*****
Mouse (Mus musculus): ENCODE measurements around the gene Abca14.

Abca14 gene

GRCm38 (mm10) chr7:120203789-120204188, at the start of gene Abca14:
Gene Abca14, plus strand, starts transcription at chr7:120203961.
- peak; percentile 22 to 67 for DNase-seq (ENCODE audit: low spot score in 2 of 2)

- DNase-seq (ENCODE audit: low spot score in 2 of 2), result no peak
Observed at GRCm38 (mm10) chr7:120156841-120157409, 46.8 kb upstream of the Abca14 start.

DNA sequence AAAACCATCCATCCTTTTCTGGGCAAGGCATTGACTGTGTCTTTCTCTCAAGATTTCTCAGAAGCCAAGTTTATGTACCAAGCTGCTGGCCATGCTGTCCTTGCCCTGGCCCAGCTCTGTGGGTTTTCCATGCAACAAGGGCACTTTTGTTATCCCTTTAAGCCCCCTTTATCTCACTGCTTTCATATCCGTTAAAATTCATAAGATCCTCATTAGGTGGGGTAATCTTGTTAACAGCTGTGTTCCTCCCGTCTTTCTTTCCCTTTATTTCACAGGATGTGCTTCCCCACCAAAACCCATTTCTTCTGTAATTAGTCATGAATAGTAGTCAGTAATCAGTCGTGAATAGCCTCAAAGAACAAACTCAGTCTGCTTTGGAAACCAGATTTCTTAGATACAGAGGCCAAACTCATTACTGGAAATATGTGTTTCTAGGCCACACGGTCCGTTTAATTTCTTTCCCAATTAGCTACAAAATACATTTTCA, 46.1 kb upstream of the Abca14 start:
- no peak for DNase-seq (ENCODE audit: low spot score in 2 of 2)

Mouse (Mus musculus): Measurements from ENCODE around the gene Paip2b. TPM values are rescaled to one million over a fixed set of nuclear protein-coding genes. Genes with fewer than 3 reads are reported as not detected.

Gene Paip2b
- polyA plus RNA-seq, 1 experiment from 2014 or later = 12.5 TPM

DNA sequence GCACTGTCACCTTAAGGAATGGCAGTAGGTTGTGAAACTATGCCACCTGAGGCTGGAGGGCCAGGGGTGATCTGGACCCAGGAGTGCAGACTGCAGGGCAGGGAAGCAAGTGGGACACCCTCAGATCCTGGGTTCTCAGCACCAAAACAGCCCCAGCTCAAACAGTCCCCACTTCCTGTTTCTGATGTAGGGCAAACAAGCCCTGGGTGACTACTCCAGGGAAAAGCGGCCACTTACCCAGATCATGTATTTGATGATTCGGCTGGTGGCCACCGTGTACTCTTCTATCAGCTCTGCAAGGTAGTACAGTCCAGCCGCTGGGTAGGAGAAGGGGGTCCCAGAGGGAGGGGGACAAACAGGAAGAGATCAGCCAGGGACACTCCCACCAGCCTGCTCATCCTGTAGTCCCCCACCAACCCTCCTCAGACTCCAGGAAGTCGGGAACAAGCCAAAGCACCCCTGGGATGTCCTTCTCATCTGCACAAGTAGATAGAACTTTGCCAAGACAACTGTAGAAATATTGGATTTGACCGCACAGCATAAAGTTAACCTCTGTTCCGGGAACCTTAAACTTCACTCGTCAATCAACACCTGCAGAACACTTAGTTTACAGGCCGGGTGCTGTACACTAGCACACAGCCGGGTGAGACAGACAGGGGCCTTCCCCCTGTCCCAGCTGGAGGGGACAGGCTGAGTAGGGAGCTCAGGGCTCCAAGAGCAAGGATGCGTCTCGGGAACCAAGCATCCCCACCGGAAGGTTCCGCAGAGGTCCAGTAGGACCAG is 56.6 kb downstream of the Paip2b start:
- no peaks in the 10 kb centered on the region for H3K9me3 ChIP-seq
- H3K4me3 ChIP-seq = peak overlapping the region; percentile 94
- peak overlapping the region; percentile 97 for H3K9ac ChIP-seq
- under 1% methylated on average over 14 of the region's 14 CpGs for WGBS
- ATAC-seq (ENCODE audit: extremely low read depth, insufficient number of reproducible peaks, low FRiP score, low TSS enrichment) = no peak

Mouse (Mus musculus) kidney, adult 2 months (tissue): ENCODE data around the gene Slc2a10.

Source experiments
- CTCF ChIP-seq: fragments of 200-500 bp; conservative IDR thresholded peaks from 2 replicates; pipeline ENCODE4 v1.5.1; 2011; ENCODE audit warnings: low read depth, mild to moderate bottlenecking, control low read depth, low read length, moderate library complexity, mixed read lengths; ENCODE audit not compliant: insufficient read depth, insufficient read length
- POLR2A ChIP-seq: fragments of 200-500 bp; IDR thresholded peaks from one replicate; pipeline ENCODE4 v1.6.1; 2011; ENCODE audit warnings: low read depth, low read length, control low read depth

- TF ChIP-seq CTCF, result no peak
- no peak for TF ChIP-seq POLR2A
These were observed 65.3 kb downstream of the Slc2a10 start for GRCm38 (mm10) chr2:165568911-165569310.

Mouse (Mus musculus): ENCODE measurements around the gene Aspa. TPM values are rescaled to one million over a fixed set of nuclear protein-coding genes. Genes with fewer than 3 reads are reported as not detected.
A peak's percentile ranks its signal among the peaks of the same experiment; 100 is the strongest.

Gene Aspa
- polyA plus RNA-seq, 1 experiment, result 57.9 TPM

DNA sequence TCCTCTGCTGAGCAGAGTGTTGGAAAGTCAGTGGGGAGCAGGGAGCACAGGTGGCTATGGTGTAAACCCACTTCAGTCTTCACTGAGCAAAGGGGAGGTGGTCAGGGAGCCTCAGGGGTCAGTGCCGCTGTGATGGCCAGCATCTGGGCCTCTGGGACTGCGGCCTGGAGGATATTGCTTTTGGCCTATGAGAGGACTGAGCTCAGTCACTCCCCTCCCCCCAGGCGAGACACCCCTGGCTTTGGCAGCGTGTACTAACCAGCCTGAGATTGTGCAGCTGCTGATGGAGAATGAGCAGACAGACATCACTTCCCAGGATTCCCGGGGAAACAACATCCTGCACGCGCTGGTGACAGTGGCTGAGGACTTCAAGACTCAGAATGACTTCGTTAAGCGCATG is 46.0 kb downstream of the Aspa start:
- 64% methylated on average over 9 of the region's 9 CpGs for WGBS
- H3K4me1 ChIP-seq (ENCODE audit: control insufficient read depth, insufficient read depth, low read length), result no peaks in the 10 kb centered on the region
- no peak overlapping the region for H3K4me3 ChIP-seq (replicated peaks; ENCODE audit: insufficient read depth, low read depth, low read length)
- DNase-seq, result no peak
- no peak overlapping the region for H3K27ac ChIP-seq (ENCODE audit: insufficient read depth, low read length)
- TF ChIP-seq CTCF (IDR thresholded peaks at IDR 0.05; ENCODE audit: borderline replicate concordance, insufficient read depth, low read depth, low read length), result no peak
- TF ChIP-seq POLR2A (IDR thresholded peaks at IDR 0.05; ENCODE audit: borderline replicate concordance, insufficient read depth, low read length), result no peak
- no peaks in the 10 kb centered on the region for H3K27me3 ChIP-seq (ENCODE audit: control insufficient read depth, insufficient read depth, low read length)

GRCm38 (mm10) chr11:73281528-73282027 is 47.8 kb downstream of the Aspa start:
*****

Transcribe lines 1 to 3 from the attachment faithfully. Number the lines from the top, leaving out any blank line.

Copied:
Mouse (Mus musculus): ENCODE measurements around the gene Abca14.

Abca14 gene

GRCm38 (mm10) chr7:120203789-120204188, at the start of gene Abca14: